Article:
Paul D. Greene holds an A.B. in Music from Harvard University, magna cum laude, and a Ph.D. in Anthropology from the University of Pennsylvania. He is an ethnomusicologist of musical cultures of South and Southeast Asia. He is author of over thirty articles and book chapters on musical revitalization, music and technology, music and Buddhism, and other topics, co-editor of two books, and guest editor of three special issues of scholarly journals.
He has written articles on several under-documented music traditions, including Tamil oppāri weeping songs, Himalayan neku ritual music, Nepali heavy metal, and Karnatak saxophone music. His edited book, Wired for Sound: Engineering and Technologies in Sonic Cultures (ed. with Thomas Porcello) won the Society for Ethnomusicology’s 2005 Klaus P. Wachsmann Prize for Advanced and Critical Essays in Organology. Dr. Greene is also a former chair of the Popular Music Section of the Society for Ethnomusicology (PMSSEM), former Recording Review Editor of the journal Ethnomusicology, and former Review Editor of the journal Ethnomusicology OnLine.
Dr. Greene teaches courses in world music, cultural anthropology, peace and conflict studies, South Asian music, popular music studies, the evolution of jazz, and global and international studies. He delivers courses both on campus and through the Web, and takes students on education abroad programs (Global Programs) that he arranges. His courses have included immersion educational experiences in Paris, Nice, Seville, Monaco, Barcelona, Rome, Naples, Prague, Vienna, Berlin, London, Liverpool, Dublin, Galway, Greece, Cuba, and Morocco, and he also brings students on tours of the United Nations Building and National September 11 Memorial and Museum in New York City. In 2005 he received the university-wide George W. Atherton Award for Excellence in Teaching.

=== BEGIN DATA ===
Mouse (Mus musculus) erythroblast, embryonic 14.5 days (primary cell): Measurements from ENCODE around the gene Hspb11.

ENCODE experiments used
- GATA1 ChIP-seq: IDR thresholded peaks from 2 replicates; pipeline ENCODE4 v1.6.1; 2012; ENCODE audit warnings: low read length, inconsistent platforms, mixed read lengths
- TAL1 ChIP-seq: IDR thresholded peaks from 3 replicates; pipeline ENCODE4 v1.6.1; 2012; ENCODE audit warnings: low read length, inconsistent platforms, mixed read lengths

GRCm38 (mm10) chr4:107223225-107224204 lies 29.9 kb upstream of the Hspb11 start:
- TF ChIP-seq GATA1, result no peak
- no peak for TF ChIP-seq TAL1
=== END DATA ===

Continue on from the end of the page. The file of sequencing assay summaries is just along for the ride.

Dr. Greene listens to virtually every kind of music, and he is a violinist and a keyboardist. His hobbies include hiking, playing left wing in soccer, and playing keyboards in a rock band.
SELECTED ARTICLES, EDITED JOURNAL ISSUES, AND BOOKS ORGANIZED BY TOPIC
Music Revitalization and Peacebuilding in Cambodia
“Forgotten Songs Returned to Living Musical Culture: A Success Story in Cambodian Musical Revival,” with Va Bophary. In progress.
Music and Human Rights in Nepal
"Intense Emotions and Human Rights in Nepal's Heavy Metal Scene." 2011. In Popular Music and Human Rights: World Music, ed. Ian Peddie.
Buddhist Music and Chant in Nepal and Myanmar
“Music and Civic Rivalry in the Buddhist Communitas.” Under review.
“Contemporary Buddhist Chanting and Music.” 2016. In Oxford Handbook of Contemporary Buddhism, ed. Michael Jerryson. Oxford University Press.
Mindfulness and Change in Buddhist Musical Traditions. 2004. Special issue of Asian Music, 35(2), guest-edited with Li Wei.
“Introduction: Mindfulness and Change in Buddhist Musical Traditions,” with Li Wei. Asian Music 35(2).
“Buddhism and the Musical Cultures of Asia: An Annotated Discography,” with Keith Howard, Terry E. Miller, Steven G. Nelson, Phong T. Nguyen, and Hwee-San Tan. Asian Music 35(2).
“The Dhamma as Sonic Praxis: Paritta Chant in Burmese Theravāda Buddhism.” Asian Music 35(2).
“Ordering a Sacred Terrain: Melodic Pathways of Himalayan Flute Pilgrimage.” 2003. Ethnomusicology 47(2).